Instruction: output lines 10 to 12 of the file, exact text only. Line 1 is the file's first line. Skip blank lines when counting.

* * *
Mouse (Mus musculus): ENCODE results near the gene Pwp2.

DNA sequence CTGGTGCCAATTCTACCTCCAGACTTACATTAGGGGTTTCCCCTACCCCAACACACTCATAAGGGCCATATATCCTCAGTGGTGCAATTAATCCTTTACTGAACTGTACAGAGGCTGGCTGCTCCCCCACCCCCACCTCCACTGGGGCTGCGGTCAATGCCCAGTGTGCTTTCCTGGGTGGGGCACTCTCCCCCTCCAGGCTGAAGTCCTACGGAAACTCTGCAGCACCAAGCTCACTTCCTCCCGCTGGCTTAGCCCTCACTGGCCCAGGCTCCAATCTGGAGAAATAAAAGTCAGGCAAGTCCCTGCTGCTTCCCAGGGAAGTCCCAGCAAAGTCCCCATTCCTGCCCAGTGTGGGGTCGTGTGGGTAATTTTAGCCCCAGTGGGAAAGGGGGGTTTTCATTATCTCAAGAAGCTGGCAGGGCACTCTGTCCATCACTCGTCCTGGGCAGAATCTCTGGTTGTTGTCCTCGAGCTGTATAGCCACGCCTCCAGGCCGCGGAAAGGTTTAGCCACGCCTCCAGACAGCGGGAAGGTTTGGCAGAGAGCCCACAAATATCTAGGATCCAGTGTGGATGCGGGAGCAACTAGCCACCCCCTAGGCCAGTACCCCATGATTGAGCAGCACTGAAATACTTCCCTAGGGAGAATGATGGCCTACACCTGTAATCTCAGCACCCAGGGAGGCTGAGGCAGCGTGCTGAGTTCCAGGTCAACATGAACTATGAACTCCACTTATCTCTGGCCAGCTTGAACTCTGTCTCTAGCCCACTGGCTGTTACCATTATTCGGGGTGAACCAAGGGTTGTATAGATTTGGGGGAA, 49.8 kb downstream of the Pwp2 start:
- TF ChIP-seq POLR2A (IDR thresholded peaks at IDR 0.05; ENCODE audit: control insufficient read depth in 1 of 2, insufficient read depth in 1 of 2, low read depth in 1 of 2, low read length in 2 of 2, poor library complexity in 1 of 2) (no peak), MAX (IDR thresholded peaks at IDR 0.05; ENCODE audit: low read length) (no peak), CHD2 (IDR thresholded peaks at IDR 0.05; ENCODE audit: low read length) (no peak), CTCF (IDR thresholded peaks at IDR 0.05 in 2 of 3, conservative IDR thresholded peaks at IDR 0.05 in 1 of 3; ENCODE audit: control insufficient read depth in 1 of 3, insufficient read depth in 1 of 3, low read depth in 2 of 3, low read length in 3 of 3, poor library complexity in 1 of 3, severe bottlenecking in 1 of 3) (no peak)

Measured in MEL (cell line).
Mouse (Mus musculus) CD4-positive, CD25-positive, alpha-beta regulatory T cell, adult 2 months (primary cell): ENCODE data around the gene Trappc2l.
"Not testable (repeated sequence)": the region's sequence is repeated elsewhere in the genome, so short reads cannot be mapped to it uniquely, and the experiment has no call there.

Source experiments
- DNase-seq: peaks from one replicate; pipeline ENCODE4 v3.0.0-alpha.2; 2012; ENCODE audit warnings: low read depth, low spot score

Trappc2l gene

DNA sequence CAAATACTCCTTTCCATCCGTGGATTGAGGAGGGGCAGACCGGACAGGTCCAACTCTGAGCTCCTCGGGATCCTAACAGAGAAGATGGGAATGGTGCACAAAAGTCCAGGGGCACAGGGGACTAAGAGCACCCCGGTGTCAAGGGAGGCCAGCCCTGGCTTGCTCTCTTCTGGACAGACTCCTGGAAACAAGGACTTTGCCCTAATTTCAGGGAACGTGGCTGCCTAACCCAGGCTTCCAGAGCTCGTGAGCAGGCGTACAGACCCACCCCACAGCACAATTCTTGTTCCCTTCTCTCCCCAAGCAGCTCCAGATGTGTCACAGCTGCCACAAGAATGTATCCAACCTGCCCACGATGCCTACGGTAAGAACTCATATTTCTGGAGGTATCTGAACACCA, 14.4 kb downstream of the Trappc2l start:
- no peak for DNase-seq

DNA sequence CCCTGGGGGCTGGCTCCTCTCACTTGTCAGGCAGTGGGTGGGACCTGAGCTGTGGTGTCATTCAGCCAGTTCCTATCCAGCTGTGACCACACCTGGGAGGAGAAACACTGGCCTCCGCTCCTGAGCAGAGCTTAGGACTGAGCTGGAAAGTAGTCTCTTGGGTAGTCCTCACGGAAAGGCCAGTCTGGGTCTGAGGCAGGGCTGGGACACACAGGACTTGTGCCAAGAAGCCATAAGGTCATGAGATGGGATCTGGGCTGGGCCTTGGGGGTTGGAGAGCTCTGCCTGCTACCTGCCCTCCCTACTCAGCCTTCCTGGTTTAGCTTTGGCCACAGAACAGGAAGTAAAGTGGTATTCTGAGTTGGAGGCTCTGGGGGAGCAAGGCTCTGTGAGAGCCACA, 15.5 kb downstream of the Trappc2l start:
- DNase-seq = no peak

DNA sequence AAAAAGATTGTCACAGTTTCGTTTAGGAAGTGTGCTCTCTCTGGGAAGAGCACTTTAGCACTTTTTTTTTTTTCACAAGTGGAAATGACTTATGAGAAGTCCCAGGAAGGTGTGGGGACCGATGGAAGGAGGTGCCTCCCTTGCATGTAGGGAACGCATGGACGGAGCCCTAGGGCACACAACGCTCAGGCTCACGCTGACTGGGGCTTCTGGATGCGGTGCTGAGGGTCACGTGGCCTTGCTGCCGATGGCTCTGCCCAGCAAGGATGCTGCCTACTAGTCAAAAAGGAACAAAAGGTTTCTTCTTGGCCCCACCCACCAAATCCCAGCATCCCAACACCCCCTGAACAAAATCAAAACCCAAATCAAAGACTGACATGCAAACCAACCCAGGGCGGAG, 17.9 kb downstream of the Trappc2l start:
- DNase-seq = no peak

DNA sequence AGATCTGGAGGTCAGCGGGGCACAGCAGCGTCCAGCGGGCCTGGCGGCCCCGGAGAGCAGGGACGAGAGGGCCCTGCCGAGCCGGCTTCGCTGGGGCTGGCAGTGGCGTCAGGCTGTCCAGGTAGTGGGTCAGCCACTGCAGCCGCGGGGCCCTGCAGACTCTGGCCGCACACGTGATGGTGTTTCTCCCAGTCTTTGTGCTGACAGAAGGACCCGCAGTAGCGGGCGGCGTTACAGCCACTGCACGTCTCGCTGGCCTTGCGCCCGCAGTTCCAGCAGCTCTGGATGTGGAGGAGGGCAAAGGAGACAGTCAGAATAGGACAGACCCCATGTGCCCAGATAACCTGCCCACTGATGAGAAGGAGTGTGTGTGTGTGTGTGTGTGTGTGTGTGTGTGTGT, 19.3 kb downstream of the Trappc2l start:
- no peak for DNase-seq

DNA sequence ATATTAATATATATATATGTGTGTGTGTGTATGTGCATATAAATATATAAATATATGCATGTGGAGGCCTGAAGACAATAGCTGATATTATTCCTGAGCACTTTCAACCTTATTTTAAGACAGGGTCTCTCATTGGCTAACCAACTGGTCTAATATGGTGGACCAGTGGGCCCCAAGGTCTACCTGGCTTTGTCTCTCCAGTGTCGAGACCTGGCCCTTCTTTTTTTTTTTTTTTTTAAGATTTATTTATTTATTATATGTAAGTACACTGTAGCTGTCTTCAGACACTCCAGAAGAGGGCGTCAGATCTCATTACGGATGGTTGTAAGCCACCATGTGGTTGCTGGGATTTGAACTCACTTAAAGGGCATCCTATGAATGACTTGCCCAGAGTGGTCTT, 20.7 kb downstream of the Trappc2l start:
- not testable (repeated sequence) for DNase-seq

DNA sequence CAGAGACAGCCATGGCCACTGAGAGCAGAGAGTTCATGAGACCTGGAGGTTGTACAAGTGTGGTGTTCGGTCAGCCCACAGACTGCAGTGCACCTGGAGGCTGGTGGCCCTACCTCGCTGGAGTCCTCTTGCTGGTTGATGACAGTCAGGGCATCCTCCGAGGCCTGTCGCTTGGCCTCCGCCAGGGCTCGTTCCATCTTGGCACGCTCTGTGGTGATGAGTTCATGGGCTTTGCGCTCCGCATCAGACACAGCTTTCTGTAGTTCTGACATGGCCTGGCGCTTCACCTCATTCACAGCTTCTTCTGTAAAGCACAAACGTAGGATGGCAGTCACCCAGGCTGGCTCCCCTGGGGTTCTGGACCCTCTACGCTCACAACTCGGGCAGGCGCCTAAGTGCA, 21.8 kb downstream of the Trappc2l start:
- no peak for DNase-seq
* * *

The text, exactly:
DNA sequence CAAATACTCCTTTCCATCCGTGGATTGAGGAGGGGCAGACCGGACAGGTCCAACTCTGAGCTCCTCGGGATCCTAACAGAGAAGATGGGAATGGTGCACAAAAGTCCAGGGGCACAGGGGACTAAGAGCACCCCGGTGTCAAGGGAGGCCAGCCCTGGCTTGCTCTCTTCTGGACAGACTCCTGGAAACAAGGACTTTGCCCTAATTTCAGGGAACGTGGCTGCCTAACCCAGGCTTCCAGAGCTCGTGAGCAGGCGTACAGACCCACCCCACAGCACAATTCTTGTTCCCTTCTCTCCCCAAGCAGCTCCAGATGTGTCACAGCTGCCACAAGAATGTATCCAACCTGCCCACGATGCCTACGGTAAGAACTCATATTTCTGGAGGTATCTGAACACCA, 14.4 kb downstream of the Trappc2l start:
- no peak for DNase-seq

DNA sequence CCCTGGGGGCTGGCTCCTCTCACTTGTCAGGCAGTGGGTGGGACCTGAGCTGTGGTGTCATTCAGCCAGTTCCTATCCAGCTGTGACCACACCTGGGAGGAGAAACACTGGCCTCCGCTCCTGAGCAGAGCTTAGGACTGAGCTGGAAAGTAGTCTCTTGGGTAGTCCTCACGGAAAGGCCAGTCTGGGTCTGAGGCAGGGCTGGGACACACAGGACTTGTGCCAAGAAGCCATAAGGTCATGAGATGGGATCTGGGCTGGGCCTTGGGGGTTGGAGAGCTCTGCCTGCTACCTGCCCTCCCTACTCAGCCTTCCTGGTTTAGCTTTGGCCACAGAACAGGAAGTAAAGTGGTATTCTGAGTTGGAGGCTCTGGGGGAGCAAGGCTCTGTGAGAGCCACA, 15.5 kb downstream of the Trappc2l start: